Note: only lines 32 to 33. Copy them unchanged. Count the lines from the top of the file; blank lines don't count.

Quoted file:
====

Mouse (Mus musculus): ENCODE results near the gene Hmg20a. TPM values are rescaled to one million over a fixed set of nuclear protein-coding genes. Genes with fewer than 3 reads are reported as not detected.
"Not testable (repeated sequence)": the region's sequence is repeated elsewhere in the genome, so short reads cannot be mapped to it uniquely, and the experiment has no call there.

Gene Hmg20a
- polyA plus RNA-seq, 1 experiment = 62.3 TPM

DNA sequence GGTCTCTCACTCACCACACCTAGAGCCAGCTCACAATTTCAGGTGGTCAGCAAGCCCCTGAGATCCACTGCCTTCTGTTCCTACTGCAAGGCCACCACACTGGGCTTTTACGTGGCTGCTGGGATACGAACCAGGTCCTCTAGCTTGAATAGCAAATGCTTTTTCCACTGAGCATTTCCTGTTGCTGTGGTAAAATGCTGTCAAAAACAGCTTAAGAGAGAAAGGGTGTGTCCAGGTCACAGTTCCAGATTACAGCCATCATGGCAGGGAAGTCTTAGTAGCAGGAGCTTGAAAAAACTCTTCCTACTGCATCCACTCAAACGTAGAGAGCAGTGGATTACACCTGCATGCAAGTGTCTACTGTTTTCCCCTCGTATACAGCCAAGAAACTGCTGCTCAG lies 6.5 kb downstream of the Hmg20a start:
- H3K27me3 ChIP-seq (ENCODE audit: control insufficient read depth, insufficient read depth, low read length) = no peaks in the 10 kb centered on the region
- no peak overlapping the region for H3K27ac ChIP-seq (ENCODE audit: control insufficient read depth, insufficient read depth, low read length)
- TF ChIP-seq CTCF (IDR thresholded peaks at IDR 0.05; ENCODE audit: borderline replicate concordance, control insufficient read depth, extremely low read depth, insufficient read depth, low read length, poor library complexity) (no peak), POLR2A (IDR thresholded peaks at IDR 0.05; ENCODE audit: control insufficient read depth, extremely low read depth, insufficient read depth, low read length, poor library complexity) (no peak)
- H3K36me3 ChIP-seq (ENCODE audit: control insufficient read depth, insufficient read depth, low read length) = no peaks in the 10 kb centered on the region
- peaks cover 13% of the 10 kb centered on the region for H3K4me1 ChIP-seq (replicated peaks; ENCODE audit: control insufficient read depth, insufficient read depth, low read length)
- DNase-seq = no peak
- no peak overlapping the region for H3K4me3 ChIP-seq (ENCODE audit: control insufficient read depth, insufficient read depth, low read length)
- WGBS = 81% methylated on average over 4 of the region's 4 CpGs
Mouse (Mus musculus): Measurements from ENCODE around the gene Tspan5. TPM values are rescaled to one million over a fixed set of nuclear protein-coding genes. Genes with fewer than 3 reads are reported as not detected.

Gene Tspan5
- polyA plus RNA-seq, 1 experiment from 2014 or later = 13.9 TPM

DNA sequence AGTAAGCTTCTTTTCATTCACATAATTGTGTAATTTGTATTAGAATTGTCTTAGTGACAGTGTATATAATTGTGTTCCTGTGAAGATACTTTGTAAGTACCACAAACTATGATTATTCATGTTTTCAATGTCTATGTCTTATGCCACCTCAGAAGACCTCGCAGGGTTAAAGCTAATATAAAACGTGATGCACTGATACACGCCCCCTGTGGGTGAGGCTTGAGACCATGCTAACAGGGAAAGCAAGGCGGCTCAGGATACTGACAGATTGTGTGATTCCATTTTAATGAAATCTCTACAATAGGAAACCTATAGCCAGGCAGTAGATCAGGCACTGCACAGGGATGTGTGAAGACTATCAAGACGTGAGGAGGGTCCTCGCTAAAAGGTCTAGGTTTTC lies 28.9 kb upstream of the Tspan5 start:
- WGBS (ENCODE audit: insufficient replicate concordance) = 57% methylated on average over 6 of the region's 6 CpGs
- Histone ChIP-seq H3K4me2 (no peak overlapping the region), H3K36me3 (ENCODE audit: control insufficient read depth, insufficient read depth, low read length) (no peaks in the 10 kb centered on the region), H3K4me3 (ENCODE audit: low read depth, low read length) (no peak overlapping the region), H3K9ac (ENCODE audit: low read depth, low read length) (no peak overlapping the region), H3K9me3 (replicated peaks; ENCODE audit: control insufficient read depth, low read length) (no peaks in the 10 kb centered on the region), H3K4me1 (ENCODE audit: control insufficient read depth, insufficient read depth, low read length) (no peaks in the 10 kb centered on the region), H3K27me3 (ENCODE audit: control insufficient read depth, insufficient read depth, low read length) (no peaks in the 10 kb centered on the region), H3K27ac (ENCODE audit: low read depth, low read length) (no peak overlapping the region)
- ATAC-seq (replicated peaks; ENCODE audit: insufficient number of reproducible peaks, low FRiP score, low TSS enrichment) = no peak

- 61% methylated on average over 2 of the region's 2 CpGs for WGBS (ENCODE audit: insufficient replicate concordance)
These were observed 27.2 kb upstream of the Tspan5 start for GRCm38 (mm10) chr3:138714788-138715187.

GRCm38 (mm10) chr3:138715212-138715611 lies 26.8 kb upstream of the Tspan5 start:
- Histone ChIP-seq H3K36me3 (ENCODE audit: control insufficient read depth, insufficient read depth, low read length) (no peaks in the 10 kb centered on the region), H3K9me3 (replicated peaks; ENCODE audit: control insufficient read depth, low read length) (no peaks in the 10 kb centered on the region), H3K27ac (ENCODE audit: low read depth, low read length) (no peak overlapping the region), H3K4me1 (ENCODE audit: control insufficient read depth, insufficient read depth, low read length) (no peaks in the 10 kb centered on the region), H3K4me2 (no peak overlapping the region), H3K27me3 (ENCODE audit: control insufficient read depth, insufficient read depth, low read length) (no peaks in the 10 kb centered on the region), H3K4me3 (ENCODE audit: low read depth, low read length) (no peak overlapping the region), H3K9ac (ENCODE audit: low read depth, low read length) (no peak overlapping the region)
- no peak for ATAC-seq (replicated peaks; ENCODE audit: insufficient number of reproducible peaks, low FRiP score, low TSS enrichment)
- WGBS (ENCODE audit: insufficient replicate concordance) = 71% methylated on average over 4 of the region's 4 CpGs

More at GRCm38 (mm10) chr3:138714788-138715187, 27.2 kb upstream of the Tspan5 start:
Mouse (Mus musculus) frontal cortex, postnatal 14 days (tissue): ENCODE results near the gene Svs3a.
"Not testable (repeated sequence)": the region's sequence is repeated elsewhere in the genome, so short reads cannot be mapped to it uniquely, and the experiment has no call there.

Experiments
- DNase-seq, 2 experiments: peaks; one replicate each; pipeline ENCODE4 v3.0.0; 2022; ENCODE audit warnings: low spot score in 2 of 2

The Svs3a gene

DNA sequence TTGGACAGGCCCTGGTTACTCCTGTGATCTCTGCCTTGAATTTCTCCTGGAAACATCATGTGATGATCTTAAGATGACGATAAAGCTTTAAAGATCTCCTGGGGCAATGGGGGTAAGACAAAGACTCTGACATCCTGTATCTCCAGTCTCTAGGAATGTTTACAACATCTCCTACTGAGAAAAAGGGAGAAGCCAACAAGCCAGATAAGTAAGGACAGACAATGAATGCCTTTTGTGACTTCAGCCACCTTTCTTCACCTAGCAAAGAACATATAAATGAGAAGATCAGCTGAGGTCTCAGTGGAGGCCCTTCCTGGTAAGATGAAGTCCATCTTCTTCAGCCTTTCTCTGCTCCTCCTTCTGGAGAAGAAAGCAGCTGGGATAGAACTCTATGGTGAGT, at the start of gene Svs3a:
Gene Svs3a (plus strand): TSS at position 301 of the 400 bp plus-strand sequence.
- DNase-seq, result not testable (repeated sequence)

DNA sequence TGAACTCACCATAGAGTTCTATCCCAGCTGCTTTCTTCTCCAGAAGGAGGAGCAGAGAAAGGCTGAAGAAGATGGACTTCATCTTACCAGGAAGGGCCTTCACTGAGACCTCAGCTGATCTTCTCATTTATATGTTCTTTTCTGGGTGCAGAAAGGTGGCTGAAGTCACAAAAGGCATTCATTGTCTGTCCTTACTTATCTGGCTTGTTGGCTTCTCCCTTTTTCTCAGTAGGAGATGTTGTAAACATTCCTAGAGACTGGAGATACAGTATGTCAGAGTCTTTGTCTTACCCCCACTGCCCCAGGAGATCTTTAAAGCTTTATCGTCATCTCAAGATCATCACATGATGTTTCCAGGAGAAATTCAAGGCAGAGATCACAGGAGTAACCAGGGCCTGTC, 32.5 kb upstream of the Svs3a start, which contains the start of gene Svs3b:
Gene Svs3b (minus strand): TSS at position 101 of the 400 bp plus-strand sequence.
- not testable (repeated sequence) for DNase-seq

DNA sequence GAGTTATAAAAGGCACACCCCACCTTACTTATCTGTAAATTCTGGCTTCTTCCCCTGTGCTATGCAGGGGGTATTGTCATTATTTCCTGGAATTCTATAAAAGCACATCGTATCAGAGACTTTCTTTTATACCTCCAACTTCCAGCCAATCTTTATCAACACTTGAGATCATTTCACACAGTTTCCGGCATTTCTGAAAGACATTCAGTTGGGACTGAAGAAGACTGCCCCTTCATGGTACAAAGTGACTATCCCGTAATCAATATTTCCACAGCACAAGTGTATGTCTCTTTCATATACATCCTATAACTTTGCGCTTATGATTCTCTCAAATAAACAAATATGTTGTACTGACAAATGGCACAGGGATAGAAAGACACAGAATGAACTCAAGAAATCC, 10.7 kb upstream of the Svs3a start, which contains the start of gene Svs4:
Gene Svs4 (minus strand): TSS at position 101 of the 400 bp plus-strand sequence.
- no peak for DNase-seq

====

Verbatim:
The Svs3a gene

DNA sequence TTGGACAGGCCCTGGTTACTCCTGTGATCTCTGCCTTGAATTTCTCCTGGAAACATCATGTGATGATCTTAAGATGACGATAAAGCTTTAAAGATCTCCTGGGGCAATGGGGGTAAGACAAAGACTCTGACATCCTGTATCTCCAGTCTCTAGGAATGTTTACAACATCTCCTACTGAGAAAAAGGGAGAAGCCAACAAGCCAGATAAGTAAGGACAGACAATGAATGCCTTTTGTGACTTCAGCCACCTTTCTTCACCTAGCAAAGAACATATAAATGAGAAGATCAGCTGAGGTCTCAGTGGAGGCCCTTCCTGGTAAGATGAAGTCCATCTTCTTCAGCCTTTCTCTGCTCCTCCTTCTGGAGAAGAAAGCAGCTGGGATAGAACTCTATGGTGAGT, at the start of gene Svs3a: